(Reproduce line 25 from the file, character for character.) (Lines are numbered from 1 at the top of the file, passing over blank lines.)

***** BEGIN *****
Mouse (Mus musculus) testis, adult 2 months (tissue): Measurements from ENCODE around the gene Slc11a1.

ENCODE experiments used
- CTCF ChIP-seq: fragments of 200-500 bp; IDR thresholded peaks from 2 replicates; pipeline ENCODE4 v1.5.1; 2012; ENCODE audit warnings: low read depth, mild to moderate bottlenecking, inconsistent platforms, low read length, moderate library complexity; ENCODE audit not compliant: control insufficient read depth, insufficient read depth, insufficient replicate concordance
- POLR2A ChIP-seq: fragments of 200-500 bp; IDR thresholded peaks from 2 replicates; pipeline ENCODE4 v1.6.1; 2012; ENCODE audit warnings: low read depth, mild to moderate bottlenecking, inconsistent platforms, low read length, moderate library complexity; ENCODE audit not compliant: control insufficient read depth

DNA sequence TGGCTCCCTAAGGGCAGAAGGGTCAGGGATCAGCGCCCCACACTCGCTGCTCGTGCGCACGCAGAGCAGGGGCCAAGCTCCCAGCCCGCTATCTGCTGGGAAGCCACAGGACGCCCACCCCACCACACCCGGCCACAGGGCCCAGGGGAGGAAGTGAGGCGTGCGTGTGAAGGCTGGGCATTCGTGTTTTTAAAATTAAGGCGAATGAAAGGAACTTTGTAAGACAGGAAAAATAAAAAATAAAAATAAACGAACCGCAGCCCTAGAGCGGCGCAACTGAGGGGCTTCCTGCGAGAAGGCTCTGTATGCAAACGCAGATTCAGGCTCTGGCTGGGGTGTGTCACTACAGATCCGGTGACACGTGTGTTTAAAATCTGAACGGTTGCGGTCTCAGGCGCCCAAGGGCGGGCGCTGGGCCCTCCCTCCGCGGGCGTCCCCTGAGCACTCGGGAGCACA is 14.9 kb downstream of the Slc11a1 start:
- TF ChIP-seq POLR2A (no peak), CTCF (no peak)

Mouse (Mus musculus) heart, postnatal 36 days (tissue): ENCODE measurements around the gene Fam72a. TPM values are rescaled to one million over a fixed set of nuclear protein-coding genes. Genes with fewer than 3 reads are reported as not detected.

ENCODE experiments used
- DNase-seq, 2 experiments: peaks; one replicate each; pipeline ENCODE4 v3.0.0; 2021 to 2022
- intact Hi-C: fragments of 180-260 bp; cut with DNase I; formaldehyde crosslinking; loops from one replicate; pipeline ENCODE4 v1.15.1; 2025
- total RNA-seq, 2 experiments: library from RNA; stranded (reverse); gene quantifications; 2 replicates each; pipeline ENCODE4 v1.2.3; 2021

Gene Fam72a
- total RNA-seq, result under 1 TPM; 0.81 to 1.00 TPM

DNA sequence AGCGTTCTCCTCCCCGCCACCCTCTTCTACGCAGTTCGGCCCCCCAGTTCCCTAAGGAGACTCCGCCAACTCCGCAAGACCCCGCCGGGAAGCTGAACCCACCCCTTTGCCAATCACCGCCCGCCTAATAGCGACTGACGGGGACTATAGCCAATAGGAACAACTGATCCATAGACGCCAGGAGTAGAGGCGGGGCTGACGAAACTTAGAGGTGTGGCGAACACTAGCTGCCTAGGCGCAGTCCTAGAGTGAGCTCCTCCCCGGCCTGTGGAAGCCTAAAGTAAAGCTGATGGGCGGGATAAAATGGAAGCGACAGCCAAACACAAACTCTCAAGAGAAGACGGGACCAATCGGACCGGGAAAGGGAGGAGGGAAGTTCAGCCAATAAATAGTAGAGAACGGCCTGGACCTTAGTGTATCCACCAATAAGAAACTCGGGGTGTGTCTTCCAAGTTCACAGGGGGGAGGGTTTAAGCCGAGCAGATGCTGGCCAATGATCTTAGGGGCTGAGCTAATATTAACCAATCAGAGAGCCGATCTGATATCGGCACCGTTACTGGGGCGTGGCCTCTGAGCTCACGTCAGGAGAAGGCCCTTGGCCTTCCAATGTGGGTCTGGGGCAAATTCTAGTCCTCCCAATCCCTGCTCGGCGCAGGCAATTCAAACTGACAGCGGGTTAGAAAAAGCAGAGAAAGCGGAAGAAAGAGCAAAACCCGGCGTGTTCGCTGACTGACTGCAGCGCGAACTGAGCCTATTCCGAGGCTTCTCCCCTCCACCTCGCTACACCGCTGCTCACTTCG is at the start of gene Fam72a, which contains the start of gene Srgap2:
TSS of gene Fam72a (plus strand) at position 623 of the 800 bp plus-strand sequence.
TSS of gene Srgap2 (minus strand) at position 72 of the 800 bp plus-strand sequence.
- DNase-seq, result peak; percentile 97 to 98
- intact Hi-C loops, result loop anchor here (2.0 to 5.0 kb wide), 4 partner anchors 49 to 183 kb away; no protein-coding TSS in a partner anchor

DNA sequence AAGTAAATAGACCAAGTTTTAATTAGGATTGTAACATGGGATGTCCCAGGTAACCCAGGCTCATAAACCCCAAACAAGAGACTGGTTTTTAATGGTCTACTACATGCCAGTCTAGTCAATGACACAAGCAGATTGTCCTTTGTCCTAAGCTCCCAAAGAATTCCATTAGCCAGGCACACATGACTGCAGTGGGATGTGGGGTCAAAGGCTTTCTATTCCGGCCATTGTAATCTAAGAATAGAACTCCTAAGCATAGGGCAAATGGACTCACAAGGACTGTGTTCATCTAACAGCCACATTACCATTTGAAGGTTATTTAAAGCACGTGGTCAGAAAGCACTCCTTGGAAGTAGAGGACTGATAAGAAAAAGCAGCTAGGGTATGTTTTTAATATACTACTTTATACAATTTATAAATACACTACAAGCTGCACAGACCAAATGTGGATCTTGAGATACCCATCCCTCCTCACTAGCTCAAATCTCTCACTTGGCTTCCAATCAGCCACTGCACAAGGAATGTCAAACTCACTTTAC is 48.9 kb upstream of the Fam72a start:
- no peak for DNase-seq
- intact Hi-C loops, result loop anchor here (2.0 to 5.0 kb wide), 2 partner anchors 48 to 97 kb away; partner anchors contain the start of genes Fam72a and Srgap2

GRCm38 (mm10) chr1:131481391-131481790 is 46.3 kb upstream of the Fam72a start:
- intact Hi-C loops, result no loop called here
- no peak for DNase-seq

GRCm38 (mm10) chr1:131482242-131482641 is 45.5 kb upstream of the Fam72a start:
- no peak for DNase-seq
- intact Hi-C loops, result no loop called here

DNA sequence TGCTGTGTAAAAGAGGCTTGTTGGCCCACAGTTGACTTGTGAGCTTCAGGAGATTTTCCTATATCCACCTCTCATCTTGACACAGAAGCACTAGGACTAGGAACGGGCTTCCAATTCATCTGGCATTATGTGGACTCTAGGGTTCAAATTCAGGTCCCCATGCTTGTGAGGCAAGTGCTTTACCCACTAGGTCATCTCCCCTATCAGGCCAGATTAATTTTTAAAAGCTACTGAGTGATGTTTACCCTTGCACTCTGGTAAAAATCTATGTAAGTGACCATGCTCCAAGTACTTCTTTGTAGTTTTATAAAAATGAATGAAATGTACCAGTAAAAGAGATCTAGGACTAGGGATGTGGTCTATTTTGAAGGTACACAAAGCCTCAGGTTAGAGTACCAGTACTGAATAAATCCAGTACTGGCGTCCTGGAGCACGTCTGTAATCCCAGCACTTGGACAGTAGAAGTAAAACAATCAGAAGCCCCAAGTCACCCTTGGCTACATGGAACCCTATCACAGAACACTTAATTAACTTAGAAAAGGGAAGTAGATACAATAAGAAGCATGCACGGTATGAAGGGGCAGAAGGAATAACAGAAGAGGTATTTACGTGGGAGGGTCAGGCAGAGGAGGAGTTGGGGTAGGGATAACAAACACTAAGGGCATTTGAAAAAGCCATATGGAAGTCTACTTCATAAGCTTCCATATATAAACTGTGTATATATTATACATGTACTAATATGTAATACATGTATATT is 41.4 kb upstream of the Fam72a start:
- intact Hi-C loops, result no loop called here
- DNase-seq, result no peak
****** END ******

GRCm38 (mm10) chr1:131482242-131482641 is 45.5 kb upstream of the Fam72a start: